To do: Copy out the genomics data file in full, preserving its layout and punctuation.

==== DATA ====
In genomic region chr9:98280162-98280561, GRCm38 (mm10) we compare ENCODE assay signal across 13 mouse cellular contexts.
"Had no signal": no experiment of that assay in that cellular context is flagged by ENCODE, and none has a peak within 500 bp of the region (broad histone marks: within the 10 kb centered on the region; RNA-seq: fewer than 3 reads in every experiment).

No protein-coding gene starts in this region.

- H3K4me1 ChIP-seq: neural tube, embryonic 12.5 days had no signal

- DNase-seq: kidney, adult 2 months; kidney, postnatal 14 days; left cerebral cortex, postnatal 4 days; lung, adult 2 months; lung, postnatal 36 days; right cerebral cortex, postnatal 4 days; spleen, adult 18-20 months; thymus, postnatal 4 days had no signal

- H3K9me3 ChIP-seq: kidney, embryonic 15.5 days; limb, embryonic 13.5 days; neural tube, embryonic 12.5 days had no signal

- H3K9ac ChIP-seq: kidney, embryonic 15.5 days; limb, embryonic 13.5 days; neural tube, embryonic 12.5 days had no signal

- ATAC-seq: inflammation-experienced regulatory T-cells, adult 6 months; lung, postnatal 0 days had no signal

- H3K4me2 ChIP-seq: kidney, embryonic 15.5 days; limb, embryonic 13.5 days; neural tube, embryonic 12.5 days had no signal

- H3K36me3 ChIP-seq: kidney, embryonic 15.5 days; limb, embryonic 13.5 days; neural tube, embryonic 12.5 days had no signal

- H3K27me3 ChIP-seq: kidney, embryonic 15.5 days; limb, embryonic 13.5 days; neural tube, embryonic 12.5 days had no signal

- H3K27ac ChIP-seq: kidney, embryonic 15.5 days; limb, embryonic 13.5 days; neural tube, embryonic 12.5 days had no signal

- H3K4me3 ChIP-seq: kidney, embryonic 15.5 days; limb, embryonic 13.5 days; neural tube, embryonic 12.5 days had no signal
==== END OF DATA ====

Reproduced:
In genomic region chr9:98280162-98280561, GRCm38 (mm10) we compare ENCODE assay signal across 13 mouse cellular contexts.
"Had no signal": no experiment of that assay in that cellular context is flagged by ENCODE, and none has a peak within 500 bp of the region (broad histone marks: within the 10 kb centered on the region; RNA-seq: fewer than 3 reads in every experiment).

No protein-coding gene starts in this region.

- H3K4me1 ChIP-seq: neural tube, embryonic 12.5 days had no signal

- DNase-seq: kidney, adult 2 months; kidney, postnatal 14 days; left cerebral cortex, postnatal 4 days; lung, adult 2 months; lung, postnatal 36 days; right cerebral cortex, postnatal 4 days; spleen, adult 18-20 months; thymus, postnatal 4 days had no signal

- H3K9me3 ChIP-seq: kidney, embryonic 15.5 days; limb, embryonic 13.5 days; neural tube, embryonic 12.5 days had no signal

- H3K9ac ChIP-seq: kidney, embryonic 15.5 days; limb, embryonic 13.5 days; neural tube, embryonic 12.5 days had no signal

- ATAC-seq: inflammation-experienced regulatory T-cells, adult 6 months; lung, postnatal 0 days had no signal

- H3K4me2 ChIP-seq: kidney, embryonic 15.5 days; limb, embryonic 13.5 days; neural tube, embryonic 12.5 days had no signal

- H3K36me3 ChIP-seq: kidney, embryonic 15.5 days; limb, embryonic 13.5 days; neural tube, embryonic 12.5 days had no signal

- H3K27me3 ChIP-seq: kidney, embryonic 15.5 days; limb, embryonic 13.5 days; neural tube, embryonic 12.5 days had no signal

- H3K27ac ChIP-seq: kidney, embryonic 15.5 days; limb, embryonic 13.5 days; neural tube, embryonic 12.5 days had no signal

- H3K4me3 ChIP-seq: kidney, embryonic 15.5 days; limb, embryonic 13.5 days; neural tube, embryonic 12.5 days had no signal